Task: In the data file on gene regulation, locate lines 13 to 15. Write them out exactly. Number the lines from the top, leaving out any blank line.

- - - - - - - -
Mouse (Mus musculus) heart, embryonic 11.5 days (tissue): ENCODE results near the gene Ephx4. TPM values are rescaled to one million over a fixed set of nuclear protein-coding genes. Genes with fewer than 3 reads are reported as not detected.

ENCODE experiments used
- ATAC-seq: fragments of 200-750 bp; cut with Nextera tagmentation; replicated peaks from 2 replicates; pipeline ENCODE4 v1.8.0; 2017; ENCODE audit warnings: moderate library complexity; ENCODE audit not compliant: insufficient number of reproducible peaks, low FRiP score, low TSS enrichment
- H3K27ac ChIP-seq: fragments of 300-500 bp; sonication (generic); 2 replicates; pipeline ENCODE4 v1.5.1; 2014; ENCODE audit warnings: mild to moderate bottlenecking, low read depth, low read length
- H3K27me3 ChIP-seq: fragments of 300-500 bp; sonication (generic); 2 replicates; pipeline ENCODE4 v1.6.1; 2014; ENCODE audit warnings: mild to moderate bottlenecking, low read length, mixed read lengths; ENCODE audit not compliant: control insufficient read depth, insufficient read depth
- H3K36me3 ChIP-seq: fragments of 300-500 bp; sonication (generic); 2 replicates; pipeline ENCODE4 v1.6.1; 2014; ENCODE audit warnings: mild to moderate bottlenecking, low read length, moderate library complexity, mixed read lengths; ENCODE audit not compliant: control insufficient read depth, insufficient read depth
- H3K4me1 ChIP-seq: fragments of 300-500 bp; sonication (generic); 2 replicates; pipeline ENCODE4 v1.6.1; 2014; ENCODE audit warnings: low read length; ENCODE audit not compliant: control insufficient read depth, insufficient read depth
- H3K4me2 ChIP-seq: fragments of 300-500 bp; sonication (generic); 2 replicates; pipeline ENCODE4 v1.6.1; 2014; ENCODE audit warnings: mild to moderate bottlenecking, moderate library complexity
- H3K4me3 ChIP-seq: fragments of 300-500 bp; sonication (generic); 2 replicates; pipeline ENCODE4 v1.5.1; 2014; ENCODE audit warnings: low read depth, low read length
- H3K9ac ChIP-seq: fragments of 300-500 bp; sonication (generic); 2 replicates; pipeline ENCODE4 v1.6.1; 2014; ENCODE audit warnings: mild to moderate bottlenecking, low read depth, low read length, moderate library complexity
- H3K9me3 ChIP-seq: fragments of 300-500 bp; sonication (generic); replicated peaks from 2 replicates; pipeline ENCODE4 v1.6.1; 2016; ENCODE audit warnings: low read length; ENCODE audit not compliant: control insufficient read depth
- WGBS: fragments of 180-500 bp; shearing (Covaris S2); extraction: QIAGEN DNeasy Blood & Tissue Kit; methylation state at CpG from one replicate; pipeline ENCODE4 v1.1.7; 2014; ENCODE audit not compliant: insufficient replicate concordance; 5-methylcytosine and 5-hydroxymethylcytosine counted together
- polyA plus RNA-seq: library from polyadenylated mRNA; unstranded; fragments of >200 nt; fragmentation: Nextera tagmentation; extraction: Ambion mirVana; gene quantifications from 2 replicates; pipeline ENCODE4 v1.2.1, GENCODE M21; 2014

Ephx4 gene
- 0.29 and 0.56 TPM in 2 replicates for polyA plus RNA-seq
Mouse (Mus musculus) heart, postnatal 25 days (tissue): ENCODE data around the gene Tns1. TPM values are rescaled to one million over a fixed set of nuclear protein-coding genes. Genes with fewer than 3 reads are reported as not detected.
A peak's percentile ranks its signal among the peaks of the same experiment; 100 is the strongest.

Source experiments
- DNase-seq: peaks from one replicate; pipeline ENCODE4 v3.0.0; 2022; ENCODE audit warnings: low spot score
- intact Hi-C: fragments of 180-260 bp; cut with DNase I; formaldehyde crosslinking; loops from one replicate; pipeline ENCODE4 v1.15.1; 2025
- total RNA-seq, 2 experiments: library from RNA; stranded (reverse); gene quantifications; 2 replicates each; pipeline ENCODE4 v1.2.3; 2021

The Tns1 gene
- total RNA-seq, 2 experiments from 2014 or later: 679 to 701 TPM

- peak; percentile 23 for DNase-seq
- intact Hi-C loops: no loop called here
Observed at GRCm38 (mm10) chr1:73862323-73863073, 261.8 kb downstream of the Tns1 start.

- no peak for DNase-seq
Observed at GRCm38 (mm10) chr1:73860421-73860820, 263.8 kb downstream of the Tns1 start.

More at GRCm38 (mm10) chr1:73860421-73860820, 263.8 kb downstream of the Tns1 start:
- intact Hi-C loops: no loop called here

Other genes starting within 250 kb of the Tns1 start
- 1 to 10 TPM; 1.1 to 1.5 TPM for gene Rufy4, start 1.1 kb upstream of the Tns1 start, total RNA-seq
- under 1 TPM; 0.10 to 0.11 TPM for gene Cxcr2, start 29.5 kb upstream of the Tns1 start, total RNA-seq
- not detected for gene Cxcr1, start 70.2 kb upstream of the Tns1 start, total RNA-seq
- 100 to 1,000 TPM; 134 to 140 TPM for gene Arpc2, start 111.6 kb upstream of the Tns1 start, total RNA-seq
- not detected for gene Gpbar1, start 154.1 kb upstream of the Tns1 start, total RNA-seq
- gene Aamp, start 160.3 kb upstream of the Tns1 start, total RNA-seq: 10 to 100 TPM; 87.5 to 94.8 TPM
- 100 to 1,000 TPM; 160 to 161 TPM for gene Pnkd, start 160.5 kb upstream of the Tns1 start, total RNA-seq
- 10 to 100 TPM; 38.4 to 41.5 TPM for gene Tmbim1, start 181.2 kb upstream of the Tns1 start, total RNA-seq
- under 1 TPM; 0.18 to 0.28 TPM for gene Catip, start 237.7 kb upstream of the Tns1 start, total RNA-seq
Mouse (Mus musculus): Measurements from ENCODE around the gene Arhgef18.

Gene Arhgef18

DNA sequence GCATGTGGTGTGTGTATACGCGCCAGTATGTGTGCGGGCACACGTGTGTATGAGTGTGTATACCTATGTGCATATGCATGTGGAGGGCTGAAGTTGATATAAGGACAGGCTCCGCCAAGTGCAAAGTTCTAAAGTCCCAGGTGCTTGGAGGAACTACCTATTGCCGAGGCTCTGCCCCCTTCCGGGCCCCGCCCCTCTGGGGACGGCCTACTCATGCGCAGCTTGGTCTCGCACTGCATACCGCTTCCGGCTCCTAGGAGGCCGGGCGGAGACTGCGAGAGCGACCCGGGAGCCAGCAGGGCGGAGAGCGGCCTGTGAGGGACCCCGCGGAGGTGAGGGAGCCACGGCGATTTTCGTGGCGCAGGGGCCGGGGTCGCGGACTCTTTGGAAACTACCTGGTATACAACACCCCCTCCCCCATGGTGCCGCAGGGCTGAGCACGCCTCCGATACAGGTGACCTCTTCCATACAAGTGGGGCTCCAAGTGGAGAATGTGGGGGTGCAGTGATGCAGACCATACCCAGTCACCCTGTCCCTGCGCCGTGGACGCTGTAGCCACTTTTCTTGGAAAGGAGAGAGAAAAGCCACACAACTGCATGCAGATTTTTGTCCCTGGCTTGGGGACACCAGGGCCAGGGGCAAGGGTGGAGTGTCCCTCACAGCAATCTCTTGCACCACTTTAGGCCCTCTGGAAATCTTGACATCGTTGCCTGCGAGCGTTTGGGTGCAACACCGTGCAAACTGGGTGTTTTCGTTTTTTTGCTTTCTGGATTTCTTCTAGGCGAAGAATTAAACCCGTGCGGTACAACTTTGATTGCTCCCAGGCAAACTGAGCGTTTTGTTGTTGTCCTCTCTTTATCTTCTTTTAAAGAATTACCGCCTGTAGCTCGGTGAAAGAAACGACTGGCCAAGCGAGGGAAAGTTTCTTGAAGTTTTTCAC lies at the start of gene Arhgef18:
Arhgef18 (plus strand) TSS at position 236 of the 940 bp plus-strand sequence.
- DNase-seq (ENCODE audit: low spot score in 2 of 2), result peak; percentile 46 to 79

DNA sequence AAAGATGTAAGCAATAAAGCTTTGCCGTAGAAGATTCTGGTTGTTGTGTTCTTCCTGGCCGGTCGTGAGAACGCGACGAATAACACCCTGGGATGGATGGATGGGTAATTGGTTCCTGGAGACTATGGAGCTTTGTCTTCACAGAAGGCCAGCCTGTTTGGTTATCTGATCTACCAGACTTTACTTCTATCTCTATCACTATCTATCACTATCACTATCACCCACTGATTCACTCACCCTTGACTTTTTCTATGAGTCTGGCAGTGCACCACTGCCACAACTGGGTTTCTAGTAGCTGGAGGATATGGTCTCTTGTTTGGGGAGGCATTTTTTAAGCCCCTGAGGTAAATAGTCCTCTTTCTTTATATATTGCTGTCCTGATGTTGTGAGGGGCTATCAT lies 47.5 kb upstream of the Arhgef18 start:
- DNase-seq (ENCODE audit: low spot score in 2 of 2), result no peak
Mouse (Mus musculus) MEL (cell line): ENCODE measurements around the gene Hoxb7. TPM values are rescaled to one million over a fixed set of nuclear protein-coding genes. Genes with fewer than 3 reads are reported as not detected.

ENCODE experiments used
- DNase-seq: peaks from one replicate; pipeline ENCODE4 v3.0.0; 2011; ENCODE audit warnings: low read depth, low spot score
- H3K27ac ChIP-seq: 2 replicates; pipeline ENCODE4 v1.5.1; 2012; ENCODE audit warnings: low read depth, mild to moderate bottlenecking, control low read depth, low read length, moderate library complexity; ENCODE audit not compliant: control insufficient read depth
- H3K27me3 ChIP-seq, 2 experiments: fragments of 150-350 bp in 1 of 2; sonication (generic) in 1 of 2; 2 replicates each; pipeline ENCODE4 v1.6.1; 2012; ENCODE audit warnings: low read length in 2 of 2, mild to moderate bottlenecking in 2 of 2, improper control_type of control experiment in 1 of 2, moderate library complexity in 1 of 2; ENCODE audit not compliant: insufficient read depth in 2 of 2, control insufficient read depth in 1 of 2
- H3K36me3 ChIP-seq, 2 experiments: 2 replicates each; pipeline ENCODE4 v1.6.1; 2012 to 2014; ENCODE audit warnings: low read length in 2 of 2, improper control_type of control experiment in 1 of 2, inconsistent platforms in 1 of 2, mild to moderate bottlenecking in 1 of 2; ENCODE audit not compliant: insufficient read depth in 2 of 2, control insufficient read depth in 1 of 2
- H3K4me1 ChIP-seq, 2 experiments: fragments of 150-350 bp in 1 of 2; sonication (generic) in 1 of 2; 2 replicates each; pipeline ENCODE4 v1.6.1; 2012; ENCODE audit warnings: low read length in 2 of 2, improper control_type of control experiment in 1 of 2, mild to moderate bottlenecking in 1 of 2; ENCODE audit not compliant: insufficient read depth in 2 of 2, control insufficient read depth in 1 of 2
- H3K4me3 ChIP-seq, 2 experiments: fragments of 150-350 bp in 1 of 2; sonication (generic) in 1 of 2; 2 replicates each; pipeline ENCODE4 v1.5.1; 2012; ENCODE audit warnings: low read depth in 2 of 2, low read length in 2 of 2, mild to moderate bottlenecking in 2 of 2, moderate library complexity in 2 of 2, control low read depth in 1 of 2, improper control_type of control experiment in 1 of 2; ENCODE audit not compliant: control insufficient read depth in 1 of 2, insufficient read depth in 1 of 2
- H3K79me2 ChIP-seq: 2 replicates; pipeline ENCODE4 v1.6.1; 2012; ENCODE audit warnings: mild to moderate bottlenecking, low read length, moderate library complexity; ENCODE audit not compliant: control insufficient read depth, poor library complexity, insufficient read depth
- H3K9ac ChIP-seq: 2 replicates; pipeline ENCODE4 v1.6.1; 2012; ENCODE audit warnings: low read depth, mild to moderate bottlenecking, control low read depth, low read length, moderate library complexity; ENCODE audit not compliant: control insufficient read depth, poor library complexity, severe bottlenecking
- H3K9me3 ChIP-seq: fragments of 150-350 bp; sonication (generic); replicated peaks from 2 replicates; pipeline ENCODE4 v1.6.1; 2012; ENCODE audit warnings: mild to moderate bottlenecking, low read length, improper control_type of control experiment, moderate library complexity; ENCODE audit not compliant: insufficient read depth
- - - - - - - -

- polyA plus RNA-seq: library from polyadenylated mRNA; unstranded; fragments of >200 nt; fragmentation: Nextera tagmentation; extraction: Ambion mirVana; gene quantifications from 2 replicates; pipeline ENCODE4 v1.2.1, GENCODE M21; 2014

Ephx4 gene
- 0.29 and 0.56 TPM in 2 replicates for polyA plus RNA-seq